"Snippets" from David

Vengeance and Wisdom

The desire for vengeance is a consuming passion.  Vengeance tends to be extremely selfish.  The person is so consumed with ‘serving justice,’ ‘settling the score,’ ‘getting even,’ or ‘righting a wrong’ that he or she gives little or no thought to the consequences of the action taken.  All that matters is that vengeance is satisfied!

2 Samuel 3:22-30 tells of Joab killing Abner to avenge the death of Asahel in the battle of Gibeon.  Asahel’s death occurred because he pursued Abner and refused to end his chase (2 Samuel 2:23).  Asahel was determined to kill Abner, but Abner had no desire to kill Asahel.  He tried to prevent Asahel’s death more than once.  However, the young, swift Asahel refused to heed Abner’s warning.  The result was Asahel’s death.

Asahel was Joab’s brother, a son of David’s sister.  The Mosaical law gave a family member the right to avenge the blood of a fallen family member.  Perhaps Joab killed Abner on the basis of the instructions found in Numbers 35:16-21, though these instructions do not deal with acts of war.  Wherever Joab found his justification, he was so consumed by his determination to kill the man who killed his brother that he did not consider the healing of the nation.

Abner died as a result of Joab’s deceit.  Joab was satisfied because the man who killed his brother was dead.  Only King David immediately knew the impact of this deed on the healing of the nation (see 2 Samuel 3:28).  A person’s desire for vengeance was satisfied, but the healing of a nation was in the balance—and might not occur.  King David understood that Joab’s act was a rash act that could not be justified (see 2 Samuel 3:39).  Abner’s death was an evil act produced by an evil man.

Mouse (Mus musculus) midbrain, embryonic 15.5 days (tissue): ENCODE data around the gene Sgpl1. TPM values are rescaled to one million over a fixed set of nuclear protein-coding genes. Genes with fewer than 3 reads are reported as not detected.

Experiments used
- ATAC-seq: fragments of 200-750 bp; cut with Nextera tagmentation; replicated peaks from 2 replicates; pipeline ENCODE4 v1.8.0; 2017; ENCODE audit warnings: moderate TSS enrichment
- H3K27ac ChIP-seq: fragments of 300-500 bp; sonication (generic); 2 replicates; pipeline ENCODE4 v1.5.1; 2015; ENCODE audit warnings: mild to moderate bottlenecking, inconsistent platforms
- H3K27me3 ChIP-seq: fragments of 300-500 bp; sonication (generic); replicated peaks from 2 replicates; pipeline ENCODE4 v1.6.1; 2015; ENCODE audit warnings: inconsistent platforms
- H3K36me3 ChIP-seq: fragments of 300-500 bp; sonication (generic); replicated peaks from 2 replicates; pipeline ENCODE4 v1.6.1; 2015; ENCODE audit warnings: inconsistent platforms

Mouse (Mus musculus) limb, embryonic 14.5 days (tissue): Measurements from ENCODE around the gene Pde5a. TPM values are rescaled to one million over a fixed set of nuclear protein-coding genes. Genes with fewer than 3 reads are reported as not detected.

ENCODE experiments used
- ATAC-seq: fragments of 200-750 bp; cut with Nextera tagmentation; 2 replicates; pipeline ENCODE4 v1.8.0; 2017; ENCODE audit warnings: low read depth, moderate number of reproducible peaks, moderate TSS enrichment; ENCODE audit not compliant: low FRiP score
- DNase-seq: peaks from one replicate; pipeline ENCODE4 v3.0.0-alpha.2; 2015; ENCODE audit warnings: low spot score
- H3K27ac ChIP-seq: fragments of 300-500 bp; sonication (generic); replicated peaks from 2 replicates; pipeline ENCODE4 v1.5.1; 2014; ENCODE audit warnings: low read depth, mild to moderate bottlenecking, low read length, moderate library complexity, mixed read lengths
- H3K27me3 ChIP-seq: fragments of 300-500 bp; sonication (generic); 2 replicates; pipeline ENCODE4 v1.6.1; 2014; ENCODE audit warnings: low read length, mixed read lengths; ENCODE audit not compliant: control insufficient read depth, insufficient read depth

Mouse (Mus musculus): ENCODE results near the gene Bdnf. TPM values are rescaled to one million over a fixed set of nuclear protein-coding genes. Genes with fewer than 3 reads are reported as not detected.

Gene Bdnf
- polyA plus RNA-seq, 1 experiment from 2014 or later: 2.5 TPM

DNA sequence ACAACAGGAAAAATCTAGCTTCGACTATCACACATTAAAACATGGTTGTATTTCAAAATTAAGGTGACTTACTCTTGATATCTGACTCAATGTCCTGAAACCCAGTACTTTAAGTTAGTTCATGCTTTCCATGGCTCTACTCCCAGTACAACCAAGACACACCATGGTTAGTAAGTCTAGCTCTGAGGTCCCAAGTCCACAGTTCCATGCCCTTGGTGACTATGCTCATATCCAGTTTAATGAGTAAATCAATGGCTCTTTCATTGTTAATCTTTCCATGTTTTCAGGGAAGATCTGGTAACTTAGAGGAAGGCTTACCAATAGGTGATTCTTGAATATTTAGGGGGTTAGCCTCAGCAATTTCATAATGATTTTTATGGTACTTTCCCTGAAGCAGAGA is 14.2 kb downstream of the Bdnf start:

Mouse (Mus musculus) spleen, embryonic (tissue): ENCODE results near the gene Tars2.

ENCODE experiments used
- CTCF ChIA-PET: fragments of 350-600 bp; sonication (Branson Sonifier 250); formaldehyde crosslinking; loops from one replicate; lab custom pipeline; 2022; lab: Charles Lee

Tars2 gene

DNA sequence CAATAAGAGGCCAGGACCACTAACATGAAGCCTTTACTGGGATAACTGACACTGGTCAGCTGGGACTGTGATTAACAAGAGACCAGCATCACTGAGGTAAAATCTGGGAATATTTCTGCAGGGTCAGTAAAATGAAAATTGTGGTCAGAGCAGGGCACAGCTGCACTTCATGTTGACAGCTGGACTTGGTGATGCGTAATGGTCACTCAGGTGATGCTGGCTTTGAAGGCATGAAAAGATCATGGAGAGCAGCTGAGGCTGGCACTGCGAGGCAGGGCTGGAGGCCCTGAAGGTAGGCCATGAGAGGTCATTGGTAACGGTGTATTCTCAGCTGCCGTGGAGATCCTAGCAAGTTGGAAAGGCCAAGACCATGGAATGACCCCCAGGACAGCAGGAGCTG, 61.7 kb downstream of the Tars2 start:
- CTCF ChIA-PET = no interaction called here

Small people seek vengeance.  Godly people seek healing.

Many problems would quickly become obsolete or disappear entirely in the Lord’s kingdom if small people did not insist on seeking vengeance.  It is amazing what lengths some people go to in order to obtain vengeance without considering the impact of their deeds on God’s purposes.

Make it the purpose and objective of your life to bring healing to conflict so that wounds may heal, not be irritated.  When your body has decayed and become nothing but bones may the impact of your deeds continue to live as health in God’s kingdom.

23 May, 2007
David Chadwell

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